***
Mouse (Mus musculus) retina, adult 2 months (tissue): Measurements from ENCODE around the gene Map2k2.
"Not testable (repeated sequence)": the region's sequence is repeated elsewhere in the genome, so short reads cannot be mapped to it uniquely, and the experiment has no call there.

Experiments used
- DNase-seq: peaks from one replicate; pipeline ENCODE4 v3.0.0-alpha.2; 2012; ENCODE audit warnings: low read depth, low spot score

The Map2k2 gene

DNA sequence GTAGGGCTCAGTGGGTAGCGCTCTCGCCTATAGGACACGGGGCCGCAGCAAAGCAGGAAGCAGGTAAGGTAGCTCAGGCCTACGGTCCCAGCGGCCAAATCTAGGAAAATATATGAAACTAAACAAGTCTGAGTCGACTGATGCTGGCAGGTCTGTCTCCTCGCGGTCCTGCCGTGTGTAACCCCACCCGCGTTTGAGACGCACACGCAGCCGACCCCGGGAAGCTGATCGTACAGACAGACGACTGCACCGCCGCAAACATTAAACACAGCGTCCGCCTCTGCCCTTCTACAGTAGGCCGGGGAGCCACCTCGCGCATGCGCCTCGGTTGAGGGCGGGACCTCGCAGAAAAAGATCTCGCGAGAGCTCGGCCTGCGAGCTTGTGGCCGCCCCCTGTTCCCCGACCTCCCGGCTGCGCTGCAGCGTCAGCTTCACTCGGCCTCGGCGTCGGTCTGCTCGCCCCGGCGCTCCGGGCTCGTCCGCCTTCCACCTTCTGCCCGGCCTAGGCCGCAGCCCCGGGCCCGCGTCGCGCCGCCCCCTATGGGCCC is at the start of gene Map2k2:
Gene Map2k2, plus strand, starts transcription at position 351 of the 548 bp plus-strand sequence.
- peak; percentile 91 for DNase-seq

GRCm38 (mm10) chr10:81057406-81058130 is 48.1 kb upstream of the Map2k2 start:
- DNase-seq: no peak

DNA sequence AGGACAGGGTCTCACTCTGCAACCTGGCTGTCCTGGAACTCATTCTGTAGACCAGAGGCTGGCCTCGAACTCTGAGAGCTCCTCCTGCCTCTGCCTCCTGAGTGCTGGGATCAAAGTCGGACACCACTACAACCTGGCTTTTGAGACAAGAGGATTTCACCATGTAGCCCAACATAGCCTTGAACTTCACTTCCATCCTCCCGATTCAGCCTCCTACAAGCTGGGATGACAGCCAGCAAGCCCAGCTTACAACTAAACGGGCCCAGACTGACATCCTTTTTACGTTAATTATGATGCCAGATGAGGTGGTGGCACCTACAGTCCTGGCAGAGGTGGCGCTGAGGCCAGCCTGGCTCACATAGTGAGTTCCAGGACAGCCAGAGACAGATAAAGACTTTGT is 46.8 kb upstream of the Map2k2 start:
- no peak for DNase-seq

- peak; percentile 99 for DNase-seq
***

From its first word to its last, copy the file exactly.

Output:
Mouse (Mus musculus) retina, adult 2 months (tissue): Measurements from ENCODE around the gene Map2k2.
"Not testable (repeated sequence)": the region's sequence is repeated elsewhere in the genome, so short reads cannot be mapped to it uniquely, and the experiment has no call there.

Experiments used
- DNase-seq: peaks from one replicate; pipeline ENCODE4 v3.0.0-alpha.2; 2012; ENCODE audit warnings: low read depth, low spot score

The Map2k2 gene

DNA sequence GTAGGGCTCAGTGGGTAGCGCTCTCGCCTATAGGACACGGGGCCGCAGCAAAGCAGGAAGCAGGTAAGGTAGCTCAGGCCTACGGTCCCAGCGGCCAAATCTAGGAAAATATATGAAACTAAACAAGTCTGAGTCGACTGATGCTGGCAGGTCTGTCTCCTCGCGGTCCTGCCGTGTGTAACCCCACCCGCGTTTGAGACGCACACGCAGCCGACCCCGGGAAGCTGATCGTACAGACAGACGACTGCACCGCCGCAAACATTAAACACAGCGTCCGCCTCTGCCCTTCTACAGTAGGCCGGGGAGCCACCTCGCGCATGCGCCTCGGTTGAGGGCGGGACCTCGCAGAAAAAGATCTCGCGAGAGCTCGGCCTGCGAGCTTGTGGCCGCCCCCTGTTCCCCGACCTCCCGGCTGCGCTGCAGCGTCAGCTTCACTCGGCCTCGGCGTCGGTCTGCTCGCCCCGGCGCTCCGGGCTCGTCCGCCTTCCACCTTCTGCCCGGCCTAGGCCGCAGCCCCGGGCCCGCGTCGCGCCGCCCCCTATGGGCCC is at the start of gene Map2k2:
Gene Map2k2, plus strand, starts transcription at position 351 of the 548 bp plus-strand sequence.
- peak; percentile 91 for DNase-seq

GRCm38 (mm10) chr10:81057406-81058130 is 48.1 kb upstream of the Map2k2 start:
- DNase-seq: no peak

DNA sequence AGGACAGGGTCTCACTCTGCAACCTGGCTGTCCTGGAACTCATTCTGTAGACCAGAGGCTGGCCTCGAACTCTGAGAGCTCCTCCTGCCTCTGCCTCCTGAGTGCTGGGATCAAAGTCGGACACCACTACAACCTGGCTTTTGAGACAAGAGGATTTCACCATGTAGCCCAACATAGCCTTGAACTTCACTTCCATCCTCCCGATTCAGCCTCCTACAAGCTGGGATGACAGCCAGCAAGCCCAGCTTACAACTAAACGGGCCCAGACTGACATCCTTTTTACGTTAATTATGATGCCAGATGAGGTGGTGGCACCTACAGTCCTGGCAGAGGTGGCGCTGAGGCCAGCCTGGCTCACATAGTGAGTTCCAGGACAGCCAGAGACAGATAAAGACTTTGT is 46.8 kb upstream of the Map2k2 start:
- no peak for DNase-seq

- peak; percentile 99 for DNase-seq